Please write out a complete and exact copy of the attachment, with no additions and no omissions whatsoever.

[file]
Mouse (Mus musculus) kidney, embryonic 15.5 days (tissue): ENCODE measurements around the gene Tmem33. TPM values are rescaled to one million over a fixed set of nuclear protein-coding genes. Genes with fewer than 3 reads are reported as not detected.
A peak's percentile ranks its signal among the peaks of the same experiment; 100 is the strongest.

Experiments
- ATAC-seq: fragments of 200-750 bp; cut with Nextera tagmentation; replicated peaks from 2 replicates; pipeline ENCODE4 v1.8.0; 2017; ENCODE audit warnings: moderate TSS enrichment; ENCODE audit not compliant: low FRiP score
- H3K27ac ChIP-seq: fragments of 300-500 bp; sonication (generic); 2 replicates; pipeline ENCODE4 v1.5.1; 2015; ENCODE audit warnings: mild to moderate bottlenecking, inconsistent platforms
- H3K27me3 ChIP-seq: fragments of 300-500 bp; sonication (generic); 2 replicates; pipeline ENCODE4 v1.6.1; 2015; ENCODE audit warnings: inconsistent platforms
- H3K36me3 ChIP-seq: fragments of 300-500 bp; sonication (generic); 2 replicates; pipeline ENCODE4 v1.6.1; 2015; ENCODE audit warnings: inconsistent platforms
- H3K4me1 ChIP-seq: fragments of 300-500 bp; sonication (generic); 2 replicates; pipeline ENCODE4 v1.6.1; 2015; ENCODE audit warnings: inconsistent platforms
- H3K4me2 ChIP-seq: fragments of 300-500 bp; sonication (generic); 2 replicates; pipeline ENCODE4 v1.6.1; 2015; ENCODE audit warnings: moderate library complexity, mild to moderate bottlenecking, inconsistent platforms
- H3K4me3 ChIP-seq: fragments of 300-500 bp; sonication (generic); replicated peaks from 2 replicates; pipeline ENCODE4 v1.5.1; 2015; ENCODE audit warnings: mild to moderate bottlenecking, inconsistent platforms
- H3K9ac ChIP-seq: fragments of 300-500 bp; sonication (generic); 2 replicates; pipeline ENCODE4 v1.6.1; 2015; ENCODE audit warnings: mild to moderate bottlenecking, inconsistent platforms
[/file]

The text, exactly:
Mouse (Mus musculus) kidney, embryonic 15.5 days (tissue): ENCODE measurements around the gene Tmem33. TPM values are rescaled to one million over a fixed set of nuclear protein-coding genes. Genes with fewer than 3 reads are reported as not detected.
A peak's percentile ranks its signal among the peaks of the same experiment; 100 is the strongest.

Experiments
- ATAC-seq: fragments of 200-750 bp; cut with Nextera tagmentation; replicated peaks from 2 replicates; pipeline ENCODE4 v1.8.0; 2017; ENCODE audit warnings: moderate TSS enrichment; ENCODE audit not compliant: low FRiP score
- H3K27ac ChIP-seq: fragments of 300-500 bp; sonication (generic); 2 replicates; pipeline ENCODE4 v1.5.1; 2015; ENCODE audit warnings: mild to moderate bottlenecking, inconsistent platforms
- H3K27me3 ChIP-seq: fragments of 300-500 bp; sonication (generic); 2 replicates; pipeline ENCODE4 v1.6.1; 2015; ENCODE audit warnings: inconsistent platforms
- H3K36me3 ChIP-seq: fragments of 300-500 bp; sonication (generic); 2 replicates; pipeline ENCODE4 v1.6.1; 2015; ENCODE audit warnings: inconsistent platforms
- H3K4me1 ChIP-seq: fragments of 300-500 bp; sonication (generic); 2 replicates; pipeline ENCODE4 v1.6.1; 2015; ENCODE audit warnings: inconsistent platforms
- H3K4me2 ChIP-seq: fragments of 300-500 bp; sonication (generic); 2 replicates; pipeline ENCODE4 v1.6.1; 2015; ENCODE audit warnings: moderate library complexity, mild to moderate bottlenecking, inconsistent platforms
- H3K4me3 ChIP-seq: fragments of 300-500 bp; sonication (generic); replicated peaks from 2 replicates; pipeline ENCODE4 v1.5.1; 2015; ENCODE audit warnings: mild to moderate bottlenecking, inconsistent platforms
- H3K9ac ChIP-seq: fragments of 300-500 bp; sonication (generic); 2 replicates; pipeline ENCODE4 v1.6.1; 2015; ENCODE audit warnings: mild to moderate bottlenecking, inconsistent platforms